Let Us Pray
New exhibit showcases life in the Delta
Convoy of military vehicles to make stop in Tunica this fall
Tunica County will have the honor of being one of only two stops in the entire state of Mississippi for this fall’s re-enactment by the Military Vehicles Preservation Association of the 1920 U.S. Army Transcontinental Motor Convoy on the Bankhead Highway.
A convoy of about 150 antique and modern military vehicles will leave Washington, D.C. September 19 and complete its cross continent journey on October 17 in San Diego, CA. The motorcade will reach Tunica County on September 29, entering on Old Highway 61 North, traveling south to the Tunica Arena, and stopping here for about four hours to allow people to view the vehicles up close and visit with the drivers.
“The convoy will be at the arena for about four hours,” Tunica Museum director Dick Taylor told Lions Club members recently. “We are asking clubs, businesses and individuals to volunteer and contribute to feed a lunch to the convoy participants and their support group.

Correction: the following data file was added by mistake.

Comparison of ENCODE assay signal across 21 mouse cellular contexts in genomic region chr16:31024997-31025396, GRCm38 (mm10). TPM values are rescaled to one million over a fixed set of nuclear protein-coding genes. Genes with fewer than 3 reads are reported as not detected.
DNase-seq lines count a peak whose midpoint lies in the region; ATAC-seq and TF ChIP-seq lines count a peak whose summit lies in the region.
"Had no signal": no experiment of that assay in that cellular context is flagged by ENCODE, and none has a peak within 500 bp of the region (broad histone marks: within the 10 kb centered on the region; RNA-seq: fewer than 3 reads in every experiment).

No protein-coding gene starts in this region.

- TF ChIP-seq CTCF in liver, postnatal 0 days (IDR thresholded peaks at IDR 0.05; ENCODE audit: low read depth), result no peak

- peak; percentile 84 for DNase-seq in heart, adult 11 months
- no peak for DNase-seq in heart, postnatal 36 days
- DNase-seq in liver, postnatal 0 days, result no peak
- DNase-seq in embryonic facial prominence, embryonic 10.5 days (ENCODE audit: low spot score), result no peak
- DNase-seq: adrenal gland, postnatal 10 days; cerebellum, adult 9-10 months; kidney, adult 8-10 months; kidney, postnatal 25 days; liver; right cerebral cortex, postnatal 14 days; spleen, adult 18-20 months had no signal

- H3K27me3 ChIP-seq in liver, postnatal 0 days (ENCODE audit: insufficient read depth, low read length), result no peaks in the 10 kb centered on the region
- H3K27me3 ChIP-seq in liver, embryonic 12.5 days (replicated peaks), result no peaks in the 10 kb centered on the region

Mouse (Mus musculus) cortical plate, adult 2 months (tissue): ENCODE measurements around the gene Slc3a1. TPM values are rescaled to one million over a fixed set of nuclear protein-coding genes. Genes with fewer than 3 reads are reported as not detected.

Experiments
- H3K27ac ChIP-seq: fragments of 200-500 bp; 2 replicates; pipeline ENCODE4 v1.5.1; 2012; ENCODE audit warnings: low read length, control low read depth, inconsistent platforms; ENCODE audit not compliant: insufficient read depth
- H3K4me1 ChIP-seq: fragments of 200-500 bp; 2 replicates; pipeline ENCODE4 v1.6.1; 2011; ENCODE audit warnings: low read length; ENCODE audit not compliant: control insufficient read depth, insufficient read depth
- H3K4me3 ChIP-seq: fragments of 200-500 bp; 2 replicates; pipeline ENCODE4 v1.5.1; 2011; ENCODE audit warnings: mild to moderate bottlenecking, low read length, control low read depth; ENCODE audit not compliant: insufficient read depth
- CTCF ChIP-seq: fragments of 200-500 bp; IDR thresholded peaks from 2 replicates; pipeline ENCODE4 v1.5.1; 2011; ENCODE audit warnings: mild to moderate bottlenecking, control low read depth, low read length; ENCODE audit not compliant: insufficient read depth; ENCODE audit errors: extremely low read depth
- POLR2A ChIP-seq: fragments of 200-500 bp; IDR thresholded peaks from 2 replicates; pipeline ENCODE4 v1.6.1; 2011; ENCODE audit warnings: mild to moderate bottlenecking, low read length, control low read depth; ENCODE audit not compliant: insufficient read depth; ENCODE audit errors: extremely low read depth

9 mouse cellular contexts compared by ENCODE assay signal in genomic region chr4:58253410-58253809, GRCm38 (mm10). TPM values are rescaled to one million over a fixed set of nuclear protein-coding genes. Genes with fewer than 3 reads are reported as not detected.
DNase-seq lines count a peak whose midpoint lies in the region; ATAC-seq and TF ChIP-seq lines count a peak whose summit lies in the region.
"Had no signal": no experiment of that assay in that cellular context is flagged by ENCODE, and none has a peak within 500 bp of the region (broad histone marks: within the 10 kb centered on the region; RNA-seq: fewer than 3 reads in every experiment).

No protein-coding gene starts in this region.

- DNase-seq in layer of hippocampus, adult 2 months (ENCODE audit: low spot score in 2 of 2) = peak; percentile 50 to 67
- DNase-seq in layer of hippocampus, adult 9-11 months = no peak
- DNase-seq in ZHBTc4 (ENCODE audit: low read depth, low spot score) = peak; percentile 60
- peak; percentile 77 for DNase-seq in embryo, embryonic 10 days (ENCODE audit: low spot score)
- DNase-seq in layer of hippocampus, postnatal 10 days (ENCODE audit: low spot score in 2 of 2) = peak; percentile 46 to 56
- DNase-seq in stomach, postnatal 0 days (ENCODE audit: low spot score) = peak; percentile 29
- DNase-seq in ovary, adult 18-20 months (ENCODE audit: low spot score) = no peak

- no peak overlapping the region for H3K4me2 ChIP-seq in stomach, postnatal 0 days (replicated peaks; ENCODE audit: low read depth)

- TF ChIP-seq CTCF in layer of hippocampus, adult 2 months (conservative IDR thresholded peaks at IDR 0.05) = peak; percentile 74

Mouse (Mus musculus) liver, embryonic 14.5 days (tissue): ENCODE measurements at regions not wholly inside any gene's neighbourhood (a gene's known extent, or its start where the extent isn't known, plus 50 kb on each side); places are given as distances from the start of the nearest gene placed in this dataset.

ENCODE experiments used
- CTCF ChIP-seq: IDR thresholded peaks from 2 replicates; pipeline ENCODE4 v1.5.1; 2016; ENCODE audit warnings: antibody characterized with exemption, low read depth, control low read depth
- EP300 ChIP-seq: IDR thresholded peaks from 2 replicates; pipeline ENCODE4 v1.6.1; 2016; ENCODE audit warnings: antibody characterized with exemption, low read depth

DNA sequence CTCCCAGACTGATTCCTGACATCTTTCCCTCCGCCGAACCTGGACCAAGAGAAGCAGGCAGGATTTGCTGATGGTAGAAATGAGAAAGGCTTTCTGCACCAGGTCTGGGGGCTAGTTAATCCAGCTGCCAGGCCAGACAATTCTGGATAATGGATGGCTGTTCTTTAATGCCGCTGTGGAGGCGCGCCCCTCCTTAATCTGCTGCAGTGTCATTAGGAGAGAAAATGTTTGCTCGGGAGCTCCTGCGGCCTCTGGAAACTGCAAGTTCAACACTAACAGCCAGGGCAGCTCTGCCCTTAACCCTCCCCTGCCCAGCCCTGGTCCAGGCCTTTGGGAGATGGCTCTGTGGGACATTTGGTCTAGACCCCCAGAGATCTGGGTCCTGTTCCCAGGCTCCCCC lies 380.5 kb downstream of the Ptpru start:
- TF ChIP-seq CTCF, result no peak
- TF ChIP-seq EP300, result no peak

Contract for fire services gets okay
Just as a May 1 deadline was looming, county supervisors assured the continuation of rural fire protection by approving a contract with the Town of Tunica on April 30. According to the contract, Tunica County will pay “a minimum of $5,000 per month to support and assist in maintaining” the Tunica Volunteer Fire Department.
Town aldermen had approved the terms of the contract earlier last week. The town is acting as a pass through agency between the county and the fire department.
Tunica County also levies a quarter mill tax on property and pays this over to the town, except for property located in the North Tunica Fire District; pays a prorated amount of fire insurance rebate funds to the town; and provides the use of some fire equipment.
“The Town of Tunica, Tunica County and Tunica Volunteer Fire Department worked very hard the last few weeks to make sure every citizen of Tunica County has the best fire protection available at the lowest cost possible,” Tunica mayor Chuck Cariker said this week. “The Town for the past several years paid the incentive pay to the firefighters to respond to all emergency calls in the county. Since gaming revenue is down the town cannot bear the entire cost, and it will be shared between the town and county should gaming revenue payments be restored to the town.
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